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How to create workplace happiness – and keep your staff
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Employees who are happy and engaged tend to be more motivated, more loyal and bring
Stress related absenteeism, sickness and churn are some of the largest avoidable costs to business. The Health and Safety Executive estimates that over 11 million days were lost due to work related stress, in the UK alone, in 2017. That is 44,000 working years! Add to that the opportunity cost incurred as management’s attention is diverted away from more important matters.
Productivity translates directly into revenues. A happy employee is, on average, 25% more productive than an unhappy one.
If an unhappy employee is bringing in £100 of revenue per minute, then their happy counterpart is generating an extra £25 every minute. Assuming they’re both being paid exactly the same wage, the happy employee is significantly more profitable to the business.
The negative effects of unhappiness
Have you ever worked alongside someone who is deeply unhappy, merely going through the motions whilst spreading negativity everywhere they go? If yes, then you’ll know what an insidious impact they can have on the morale of the rest of the team, costing the business time and money. Negativity spreads like a virus and if left unchecked can be hard to reverse.
If you’re in a leadership position, it makes sense to do everything possible to avoid getting into a pernicious negativity spiral. Especially when you discover how little it costs to prevent it. And more so when you realise to how much your business stands to gain.
Every individual has a deep-rooted desire to be heard, to be taken seriously and to be recognised for the contributions they make. Human beings crave a sense of belonging within an ecosystem that allows them to flourish and resonates with their values.
Validation is key
Studies have shown that beyond being paid a fair wage, what employees want most is to feel acknowledged and validated. The top three things that make employees happy are:
- Appreciation – receiving acknowledgement and genuine praise for a job well done;
- Pride – a sense of belonging and the knowledge that you’re part of a team that’s making a difference in this world;
- Recognition – a feeling that your potential is recognised and you’re given every opportunity to succeed.
The simplest way to achieve this is through the practice of deep listening; your undivided attention is one of the greatest gifts you can give someone.
So what’s the solution?
Make time to ask, listen and learn…
How often do you ask open-ended questions borne out of genuine interest and curiosity?
When was the last time you listened to someone without interrupting, judging or with the inclination to jump in with advice?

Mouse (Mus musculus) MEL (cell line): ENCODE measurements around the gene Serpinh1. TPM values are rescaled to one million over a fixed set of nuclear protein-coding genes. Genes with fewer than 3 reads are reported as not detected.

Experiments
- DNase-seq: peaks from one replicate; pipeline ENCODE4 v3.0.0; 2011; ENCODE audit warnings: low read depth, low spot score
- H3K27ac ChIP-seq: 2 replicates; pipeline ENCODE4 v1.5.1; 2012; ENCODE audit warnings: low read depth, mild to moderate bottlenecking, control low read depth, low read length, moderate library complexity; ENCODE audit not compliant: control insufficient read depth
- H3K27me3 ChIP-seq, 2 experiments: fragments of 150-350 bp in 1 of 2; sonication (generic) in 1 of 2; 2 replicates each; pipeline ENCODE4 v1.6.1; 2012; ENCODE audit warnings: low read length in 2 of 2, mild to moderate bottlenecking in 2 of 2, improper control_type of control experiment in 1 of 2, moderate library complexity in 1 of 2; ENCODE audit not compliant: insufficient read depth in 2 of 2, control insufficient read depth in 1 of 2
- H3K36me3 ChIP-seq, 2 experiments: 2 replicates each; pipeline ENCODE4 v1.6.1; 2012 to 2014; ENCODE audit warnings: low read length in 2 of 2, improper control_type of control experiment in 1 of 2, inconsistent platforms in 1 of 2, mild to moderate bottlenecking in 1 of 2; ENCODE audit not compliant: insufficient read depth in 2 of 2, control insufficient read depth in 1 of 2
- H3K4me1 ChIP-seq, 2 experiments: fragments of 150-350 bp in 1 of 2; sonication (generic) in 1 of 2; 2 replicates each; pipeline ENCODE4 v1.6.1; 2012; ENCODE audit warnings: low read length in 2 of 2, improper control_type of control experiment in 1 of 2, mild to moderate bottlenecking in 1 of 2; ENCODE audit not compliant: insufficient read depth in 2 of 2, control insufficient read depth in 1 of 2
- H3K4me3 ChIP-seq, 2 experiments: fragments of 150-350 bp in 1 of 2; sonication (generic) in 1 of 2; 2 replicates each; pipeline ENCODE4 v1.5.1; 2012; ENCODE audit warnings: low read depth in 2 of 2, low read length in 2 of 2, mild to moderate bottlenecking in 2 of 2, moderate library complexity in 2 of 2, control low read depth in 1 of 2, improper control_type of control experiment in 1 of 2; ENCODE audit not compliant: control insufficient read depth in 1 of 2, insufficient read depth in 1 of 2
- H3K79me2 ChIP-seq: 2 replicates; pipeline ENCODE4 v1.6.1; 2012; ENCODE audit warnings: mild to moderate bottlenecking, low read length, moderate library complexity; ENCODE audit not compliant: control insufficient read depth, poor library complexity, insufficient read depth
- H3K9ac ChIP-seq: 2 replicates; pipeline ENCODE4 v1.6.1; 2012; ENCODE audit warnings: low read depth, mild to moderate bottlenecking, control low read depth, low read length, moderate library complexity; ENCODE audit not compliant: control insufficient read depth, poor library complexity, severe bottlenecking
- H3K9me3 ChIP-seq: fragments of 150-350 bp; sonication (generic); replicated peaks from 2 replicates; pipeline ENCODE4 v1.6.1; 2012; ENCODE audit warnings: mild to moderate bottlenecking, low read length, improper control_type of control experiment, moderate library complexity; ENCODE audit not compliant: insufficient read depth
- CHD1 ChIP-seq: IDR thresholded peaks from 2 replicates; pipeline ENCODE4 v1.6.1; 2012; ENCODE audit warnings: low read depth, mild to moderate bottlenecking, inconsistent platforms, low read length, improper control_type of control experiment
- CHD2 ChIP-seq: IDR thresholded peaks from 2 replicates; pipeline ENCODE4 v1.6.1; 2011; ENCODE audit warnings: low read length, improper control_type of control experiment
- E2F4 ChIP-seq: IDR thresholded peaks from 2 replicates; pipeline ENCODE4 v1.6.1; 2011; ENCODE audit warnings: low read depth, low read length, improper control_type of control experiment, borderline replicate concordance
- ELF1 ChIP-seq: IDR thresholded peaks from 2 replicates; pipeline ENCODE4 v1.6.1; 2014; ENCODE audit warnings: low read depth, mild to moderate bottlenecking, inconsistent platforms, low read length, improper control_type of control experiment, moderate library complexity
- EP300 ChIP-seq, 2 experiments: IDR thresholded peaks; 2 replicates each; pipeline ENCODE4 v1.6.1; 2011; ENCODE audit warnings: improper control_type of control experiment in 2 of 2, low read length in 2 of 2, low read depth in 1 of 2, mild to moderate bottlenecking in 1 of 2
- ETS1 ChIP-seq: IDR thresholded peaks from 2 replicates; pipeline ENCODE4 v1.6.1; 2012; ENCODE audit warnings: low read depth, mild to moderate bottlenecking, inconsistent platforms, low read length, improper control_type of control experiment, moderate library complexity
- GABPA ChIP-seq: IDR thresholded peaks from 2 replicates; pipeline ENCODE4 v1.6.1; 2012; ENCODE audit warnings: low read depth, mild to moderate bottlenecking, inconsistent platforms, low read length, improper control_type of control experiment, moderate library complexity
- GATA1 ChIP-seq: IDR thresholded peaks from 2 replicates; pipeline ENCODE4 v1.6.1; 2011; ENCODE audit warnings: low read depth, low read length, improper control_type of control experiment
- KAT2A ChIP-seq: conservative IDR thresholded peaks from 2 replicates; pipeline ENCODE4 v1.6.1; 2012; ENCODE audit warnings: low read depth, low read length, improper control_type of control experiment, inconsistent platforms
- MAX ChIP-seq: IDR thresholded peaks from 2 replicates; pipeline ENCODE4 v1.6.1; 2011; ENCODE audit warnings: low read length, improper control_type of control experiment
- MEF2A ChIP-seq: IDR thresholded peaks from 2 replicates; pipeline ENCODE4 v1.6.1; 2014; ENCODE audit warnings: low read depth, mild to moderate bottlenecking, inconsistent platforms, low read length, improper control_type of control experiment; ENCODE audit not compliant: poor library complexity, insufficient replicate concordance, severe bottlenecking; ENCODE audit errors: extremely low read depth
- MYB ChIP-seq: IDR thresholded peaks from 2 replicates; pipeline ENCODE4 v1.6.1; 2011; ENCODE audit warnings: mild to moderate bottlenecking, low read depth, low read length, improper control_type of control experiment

When was the last time someone extended the gift of complete attentiveness to you?
In today’s society, too much emphasis is placed on how to become more interesting to others with innumerable tools to enhance our looks, personality and communication skills. There’s not enough focus on being interested in others and what matters to them.
The golden rule in any interaction is to be interesting, but more important, be interested.
Perhaps you’re a brilliant communicator. You’ve clearly conveyed the purpose of your business, the long-term vision and the goals to get you there. But do you know what your employees and other stakeholders really think and feel? How often do you interact with them in a meaningful way?
Three simple steps
If you want to effectively enlist your employees into your vision and earn their loyalty follow these simple steps into all your interactions:
Be curious. Ask open-ended questions. Request honest but constructive feedback. Be mindful of the tone of your voice and the language you use. Don’t turn what’s meant to be a conversation into an interrogation or inquisition. Be careful not to violate their trust.
Be genuinely interested in what the person has to say. Don’t ask a great question and then promptly switch off until it is time to ask your next beautifully crafted question. Listen attentively, to the words they use, the silences between the words and all the non-verbal cues that often say more than the words themselves. Seek to understand even if you don’t agree. Ask follow on questions, reflect back what they’ve said and show empathy. Make them feel acknowledged.
The two previous steps should help you take a giant leap forward in recognising the deep-seated issues impacting your business. You’ll come away with insight and ideas that could change the way your business operates. It could help evolve your business into one that is admired from within and outside.
Consistently successful businesses have one thing in common: employees who are curious, creative and empowered to make a difference. Their leaders lead from the front. They ASK better questions, truly LISTEN and LEARN every step of the way.
*** Rohini Rathour is a former professional investor turned leadership coach who can help you create your own breakthroughs, in your personal and professional life.